Sunday, May 12, 2013

The Great Gatsby

Last night I went to see the latest film adaptation of The Great Gatsby by Baz Luhrmann, starring Leonard DiCaprio, Carey Mulligan, and Tobey Maguire.

The Great Gatsby, written by F. Scott Fitzgerald, was published in 1925 and though it is now lauded as one of the greatest works in American literature, Fitzgerald died at the age of forty-four in relative obscurity. It is a commentary on the American dream and the Jazz Age as well as a story of love, dreams, and of our perceptions of the past. Nothing is what it seems.

The film has received some mixed reviews, most notably the article written by New York Times film critic A.O. Scott.  The book is very dear to many and it seems that it's most recent film adaptation is one that people either love, or love to hate. Film adaptations of books are never easy.

Personally, I loved it.

Its conception, its design, the costume, the cast... it drew me in and I was entranced. Yes, sometimes the sequences were near spastic in their presentation, but Luhrmann created a fresh and imaginative version of the film. Had he done otherwise, the film would have simply been another hum-drum version of its predecessors. I also feel Luhrmann did well in presenting the brilliance of Fitzgerald's writing. Though I knew the story before I saw the film (and that it always causes me much heartache) I still had to hide welling tears towards the film's conclusion.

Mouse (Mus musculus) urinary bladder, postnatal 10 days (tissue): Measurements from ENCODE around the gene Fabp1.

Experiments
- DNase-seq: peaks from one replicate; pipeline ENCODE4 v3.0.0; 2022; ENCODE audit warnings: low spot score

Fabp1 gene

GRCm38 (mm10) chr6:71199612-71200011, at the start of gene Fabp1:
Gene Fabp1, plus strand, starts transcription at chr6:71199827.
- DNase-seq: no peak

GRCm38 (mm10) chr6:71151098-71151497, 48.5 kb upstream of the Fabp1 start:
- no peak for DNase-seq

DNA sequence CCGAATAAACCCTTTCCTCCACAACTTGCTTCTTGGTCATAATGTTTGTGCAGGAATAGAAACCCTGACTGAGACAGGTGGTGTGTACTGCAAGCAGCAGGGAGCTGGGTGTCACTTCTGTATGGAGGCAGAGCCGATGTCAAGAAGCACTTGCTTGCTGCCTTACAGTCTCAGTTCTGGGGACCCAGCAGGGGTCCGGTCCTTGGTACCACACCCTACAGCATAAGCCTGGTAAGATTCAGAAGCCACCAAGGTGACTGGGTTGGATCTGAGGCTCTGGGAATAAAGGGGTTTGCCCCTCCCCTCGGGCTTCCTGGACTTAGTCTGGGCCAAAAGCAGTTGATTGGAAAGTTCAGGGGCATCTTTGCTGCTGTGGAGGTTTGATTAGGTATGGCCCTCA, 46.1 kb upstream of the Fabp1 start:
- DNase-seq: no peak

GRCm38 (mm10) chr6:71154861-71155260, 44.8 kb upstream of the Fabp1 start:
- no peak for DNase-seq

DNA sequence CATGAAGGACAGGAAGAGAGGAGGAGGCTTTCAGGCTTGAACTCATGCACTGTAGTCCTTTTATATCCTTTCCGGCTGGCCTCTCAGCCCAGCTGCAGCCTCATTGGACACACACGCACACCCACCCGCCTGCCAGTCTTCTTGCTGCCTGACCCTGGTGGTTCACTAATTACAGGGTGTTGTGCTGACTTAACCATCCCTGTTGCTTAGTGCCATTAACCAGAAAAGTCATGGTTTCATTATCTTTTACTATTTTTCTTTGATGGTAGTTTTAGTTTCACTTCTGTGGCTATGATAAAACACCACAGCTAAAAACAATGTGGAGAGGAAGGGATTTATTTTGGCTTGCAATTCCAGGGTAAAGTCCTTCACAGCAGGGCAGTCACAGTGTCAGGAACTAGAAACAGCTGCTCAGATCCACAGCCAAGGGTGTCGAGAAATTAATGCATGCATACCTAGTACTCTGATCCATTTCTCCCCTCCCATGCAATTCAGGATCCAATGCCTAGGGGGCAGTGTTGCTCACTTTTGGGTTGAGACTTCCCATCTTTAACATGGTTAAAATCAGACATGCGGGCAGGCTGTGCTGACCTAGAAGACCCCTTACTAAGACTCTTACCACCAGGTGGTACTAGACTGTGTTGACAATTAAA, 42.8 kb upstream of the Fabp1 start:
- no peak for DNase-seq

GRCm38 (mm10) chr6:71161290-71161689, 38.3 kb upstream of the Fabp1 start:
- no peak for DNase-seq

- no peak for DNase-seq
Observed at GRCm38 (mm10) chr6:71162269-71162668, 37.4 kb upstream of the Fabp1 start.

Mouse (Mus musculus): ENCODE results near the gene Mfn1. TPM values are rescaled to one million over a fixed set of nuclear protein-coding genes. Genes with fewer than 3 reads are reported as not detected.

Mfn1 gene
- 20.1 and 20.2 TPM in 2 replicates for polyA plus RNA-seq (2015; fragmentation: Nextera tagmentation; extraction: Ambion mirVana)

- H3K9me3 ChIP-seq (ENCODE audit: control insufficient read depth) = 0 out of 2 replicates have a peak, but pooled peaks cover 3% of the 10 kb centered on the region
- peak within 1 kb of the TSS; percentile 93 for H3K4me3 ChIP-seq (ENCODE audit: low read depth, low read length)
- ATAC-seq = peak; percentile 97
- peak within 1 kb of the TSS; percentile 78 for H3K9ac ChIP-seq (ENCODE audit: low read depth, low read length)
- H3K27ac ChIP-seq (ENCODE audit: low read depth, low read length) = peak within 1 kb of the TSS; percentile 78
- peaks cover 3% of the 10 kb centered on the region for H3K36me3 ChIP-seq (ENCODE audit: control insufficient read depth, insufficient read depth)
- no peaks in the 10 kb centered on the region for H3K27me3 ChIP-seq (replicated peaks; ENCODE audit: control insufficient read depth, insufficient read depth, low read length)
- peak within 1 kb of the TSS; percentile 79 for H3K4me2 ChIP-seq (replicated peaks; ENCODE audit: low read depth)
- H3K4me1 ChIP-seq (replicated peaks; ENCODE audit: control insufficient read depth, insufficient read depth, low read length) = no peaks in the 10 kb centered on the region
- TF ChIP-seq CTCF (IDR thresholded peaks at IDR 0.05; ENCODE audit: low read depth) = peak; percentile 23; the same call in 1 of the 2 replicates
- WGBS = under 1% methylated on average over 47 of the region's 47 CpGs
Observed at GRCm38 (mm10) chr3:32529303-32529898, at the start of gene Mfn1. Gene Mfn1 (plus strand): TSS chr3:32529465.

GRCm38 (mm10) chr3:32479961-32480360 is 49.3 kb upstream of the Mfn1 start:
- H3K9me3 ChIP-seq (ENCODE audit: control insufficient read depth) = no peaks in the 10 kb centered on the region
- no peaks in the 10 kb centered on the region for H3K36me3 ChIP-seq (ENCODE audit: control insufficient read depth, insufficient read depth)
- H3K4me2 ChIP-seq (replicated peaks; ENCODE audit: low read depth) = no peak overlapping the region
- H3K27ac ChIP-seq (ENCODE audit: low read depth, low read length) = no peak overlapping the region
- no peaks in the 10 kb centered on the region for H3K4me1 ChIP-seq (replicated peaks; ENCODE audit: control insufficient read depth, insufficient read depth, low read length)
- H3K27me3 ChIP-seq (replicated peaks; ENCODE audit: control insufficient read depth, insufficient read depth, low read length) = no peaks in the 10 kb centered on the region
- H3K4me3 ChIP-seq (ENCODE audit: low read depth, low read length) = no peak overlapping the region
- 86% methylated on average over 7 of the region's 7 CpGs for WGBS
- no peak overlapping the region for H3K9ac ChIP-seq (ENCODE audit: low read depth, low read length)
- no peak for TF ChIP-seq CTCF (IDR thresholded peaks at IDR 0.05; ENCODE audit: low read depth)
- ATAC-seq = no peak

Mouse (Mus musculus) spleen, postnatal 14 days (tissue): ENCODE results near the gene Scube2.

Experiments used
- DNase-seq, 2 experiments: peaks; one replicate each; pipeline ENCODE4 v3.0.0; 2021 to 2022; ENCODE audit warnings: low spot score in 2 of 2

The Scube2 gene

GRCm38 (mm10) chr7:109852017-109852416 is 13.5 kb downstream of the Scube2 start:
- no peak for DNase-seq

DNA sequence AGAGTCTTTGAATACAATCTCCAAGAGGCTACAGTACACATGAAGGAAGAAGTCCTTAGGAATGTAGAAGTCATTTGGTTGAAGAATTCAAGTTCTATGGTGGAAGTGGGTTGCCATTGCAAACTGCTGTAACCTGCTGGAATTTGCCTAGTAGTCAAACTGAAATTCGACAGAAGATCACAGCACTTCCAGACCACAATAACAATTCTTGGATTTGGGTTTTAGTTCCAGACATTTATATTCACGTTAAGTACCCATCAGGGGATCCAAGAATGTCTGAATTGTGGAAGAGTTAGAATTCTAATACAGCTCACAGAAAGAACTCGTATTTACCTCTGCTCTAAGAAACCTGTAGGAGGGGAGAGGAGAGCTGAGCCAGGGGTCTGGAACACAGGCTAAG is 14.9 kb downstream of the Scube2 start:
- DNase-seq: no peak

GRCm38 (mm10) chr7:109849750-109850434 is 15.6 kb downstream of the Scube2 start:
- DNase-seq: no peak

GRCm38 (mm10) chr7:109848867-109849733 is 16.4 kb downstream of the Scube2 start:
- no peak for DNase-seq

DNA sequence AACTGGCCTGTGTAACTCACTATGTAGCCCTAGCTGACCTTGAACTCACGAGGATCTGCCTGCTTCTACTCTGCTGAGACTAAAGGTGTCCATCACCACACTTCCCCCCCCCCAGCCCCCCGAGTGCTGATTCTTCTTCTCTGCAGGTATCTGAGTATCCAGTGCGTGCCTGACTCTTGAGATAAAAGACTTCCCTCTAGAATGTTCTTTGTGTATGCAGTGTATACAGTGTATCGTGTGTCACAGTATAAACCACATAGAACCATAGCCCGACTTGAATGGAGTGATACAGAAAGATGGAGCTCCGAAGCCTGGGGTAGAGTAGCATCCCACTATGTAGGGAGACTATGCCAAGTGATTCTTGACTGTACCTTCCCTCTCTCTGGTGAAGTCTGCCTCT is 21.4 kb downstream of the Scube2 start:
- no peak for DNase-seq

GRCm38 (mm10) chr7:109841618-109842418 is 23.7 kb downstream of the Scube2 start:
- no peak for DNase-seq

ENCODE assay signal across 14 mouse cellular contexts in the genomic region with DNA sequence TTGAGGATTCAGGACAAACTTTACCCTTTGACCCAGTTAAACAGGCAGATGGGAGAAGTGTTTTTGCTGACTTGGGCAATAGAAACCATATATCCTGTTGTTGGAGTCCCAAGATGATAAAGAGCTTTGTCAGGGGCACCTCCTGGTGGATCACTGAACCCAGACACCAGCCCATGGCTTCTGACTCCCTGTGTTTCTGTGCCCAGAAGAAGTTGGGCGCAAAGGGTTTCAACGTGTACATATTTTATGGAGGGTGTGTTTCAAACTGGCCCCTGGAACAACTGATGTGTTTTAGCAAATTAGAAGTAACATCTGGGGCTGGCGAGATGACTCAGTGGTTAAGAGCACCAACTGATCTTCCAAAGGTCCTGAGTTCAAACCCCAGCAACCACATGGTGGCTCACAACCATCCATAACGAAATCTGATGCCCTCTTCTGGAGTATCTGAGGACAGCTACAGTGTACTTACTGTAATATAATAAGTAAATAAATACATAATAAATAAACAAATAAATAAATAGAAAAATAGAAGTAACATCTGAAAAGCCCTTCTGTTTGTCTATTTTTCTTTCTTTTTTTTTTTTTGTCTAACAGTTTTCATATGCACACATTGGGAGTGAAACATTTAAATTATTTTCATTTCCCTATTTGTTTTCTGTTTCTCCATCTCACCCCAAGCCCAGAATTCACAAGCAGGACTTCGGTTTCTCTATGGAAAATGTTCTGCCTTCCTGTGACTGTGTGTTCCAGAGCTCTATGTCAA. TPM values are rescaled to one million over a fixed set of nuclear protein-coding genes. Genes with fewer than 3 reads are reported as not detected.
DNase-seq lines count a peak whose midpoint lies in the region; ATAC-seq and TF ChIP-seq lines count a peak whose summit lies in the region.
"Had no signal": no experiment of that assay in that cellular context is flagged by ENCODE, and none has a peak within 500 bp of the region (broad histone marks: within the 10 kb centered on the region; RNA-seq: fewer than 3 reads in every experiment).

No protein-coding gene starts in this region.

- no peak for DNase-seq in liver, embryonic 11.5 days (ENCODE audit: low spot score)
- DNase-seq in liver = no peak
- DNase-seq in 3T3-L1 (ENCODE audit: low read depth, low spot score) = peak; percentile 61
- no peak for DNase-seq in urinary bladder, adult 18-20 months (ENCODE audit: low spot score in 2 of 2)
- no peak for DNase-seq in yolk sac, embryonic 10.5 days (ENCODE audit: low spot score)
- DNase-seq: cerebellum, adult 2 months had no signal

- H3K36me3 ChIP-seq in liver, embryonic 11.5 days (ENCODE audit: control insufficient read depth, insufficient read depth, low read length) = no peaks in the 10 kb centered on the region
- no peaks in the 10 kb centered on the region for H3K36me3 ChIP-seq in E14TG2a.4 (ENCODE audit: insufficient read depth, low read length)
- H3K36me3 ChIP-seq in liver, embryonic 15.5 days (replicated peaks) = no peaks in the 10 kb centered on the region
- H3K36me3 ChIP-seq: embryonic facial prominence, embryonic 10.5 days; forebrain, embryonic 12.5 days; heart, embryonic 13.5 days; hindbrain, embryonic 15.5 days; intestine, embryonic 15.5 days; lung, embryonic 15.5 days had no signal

“So we beat on, boats against the current, borne back ceaselessly into the past.”

Jordan & Nick

Myrtle’s Party

Nick’s Cottage

Nick & Gatsby

Jordan & Tom

Saturday, May 11, 2013

A designer and his muse: Piero Fornasetti and Lina Cavalieri

Here is something I've been fixated with for the last while. Throughout the 20th century, Italian designer Piero Fornasetti used the same face as the template for more than three-hundred and fifty designs which are instantly recognizable as his work. The iconic designs were transferred to everyday items such as dinner plates. Below, you'll see just a few examples of these designs, which I'm drawn to for their whimsy and imagination.

They're just wonderful!

The 19th century Italian opera singer Lina Cavalieri served as Fornasetti's muse after he encountered her image in an old French magazine. 

From the Fornasetti site, we learn Fornasetti's reasoning with keeping Cavalieri's face as his template for so many designs.

Lina Cavalieri’s face, explained Piero Fornasetti, was another archetype – a quintessentially beautiful and classic image, like a Greek statue, enigmatic like the ‘Gioconda’ and therefore able to take shape into the idea that was slowly building in his mind. It was this formal, graphic appeal (rather than Lina Cavalieri’s celebrity) that demanded such loyalty and inspired the spontaneous and ceaseless creativity of Fornasetti. For him, this face became the ultimate enduring motif.

And to see photographs of her, who could question him?

Hers is a beauty not easily forgotten. (And those clothes!!)


via Beautiful Century
Lina Cavalieri, 1910s
[Submitted by agreyeyedgirl]

Picture of Lina Cavalieri